Cefepime free minimum concentration to minimum inhibitory concentration (fCmin/MIC) ratio predicts clinical failure in patients with Gram-negative bacterial pneumonia

Samuel L. Aitken, Jerry Altshuler, David J. Guervil, Elizabeth B. Hirsch, Luis L. Ostrosky-Zeichner, Charles D. Ericsson, Vincent H. Tam

Research output: Contribution to journalArticlepeer-review

21 Scopus citations

Abstract

Cefepime is an antibiotic commonly used in nosocomial infections. The objective of this study was to elucidate the relationship between cefepime exposure and clinical outcome in patients with Gram-negative bacterial pneumonia. A previously published population pharmacokinetic model of cefepime was validated in 12 adult patients with normal renal function by measuring plasma concentrations at steady-state. Additionally, clinical outcomes for 33 patients with Gram-negative bacterial pneumonia who received cefepime monotherapy were determined. The free minimum concentration (fCmin) to MIC ratio for each patient was determined by conditioning the validated pharmacokinetic model using patient-specific creatinine clearance (CLCr), dosing regimen and cefepime MIC of the organism isolated, and was subsequently correlated with clinical failure. Classification and regression tree (CART) analysis was used to determine the most significant drug exposure breakpoint. Mean ± S.D. CLCr and cefepime Cmin in the 12 patients were 87.5 ± 21.2 mL/min and 6.2 ± 3.8 mg/L, respectively. In comparison, the Cmin predicted by the pharmacokinetic model was 5.8 mg/L using a CLCr of 90 mL/min. MICs of organisms ranged from 0.5 mg/L to 8 mg/L. Percent time free drug above MIC of 100% was achieved in 32/33 patients, but 12 patients experienced clinical failure. CART analysis determined patients with an fCmin/MIC ≥ 2.1 had a significantly lower risk of clinical failure (OR = 0.11, 95% CI 0.02-0.67; P = 0.017). The fCmin/MIC ratio is a useful predictor of clinical failure in Gram-negative bacterial pneumonia. The clinical utility of fCmin/MIC in therapeutic drug monitoring should be further explored.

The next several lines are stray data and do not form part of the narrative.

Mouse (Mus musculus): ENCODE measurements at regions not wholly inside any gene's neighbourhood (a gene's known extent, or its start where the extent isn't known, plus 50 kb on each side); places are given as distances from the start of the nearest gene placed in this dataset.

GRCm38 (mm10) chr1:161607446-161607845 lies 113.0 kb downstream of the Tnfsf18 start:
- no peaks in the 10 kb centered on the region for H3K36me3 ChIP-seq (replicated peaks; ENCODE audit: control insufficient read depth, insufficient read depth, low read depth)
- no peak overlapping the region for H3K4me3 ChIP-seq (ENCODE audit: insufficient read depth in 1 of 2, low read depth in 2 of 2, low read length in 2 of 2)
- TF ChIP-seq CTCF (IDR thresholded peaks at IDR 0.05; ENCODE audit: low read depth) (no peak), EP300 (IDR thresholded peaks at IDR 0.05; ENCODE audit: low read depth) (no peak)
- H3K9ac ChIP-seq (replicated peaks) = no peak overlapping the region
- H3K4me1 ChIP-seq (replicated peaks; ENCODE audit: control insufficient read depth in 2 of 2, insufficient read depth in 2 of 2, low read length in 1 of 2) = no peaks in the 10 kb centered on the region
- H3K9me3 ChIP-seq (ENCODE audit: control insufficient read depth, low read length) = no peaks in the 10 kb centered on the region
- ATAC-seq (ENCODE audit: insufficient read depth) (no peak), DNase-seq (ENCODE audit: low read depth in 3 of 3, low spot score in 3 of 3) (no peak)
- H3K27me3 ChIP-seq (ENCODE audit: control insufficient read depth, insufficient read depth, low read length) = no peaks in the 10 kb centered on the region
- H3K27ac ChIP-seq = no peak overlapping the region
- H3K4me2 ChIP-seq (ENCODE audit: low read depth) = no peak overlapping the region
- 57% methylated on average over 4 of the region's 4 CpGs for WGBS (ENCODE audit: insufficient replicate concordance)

Original languageEnglish (US)
Pages (from-to)541-544
Number of pages4
JournalInternational Journal of Antimicrobial Agents
Volume45
Issue number5
DOIs
StatePublished - May 1 2015

Keywords

  • Acinetobacter
  • Clinical outcomes
  • Pharmacodynamics
  • Pharmacokinetics
  • Pseudomonas

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